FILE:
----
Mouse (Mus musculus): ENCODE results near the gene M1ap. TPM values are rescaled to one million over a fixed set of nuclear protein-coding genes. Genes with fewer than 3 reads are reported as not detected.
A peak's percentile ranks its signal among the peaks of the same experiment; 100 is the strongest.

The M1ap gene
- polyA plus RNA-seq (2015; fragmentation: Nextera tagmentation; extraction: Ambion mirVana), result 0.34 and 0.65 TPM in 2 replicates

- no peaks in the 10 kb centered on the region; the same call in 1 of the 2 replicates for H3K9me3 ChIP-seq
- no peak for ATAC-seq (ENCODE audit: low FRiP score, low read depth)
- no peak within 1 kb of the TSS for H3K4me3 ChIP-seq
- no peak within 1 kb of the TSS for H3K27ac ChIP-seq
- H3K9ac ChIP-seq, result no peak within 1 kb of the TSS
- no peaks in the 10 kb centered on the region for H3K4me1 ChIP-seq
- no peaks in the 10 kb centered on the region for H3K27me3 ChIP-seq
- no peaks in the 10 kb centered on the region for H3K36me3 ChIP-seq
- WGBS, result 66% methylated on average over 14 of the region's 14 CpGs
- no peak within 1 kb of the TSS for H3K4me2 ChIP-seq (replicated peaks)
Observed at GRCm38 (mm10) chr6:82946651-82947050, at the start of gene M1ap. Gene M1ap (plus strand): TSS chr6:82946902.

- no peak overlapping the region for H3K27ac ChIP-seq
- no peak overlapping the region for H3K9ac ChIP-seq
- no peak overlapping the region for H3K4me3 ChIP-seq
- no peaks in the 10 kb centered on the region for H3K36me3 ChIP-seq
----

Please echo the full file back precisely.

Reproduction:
Mouse (Mus musculus): ENCODE results near the gene M1ap. TPM values are rescaled to one million over a fixed set of nuclear protein-coding genes. Genes with fewer than 3 reads are reported as not detected.
A peak's percentile ranks its signal among the peaks of the same experiment; 100 is the strongest.

The M1ap gene
- polyA plus RNA-seq (2015; fragmentation: Nextera tagmentation; extraction: Ambion mirVana), result 0.34 and 0.65 TPM in 2 replicates

- no peaks in the 10 kb centered on the region; the same call in 1 of the 2 replicates for H3K9me3 ChIP-seq
- no peak for ATAC-seq (ENCODE audit: low FRiP score, low read depth)
- no peak within 1 kb of the TSS for H3K4me3 ChIP-seq
- no peak within 1 kb of the TSS for H3K27ac ChIP-seq
- H3K9ac ChIP-seq, result no peak within 1 kb of the TSS
- no peaks in the 10 kb centered on the region for H3K4me1 ChIP-seq
- no peaks in the 10 kb centered on the region for H3K27me3 ChIP-seq
- no peaks in the 10 kb centered on the region for H3K36me3 ChIP-seq
- WGBS, result 66% methylated on average over 14 of the region's 14 CpGs
- no peak within 1 kb of the TSS for H3K4me2 ChIP-seq (replicated peaks)
Observed at GRCm38 (mm10) chr6:82946651-82947050, at the start of gene M1ap. Gene M1ap (plus strand): TSS chr6:82946902.

- no peak overlapping the region for H3K27ac ChIP-seq
- no peak overlapping the region for H3K9ac ChIP-seq
- no peak overlapping the region for H3K4me3 ChIP-seq
- no peaks in the 10 kb centered on the region for H3K36me3 ChIP-seq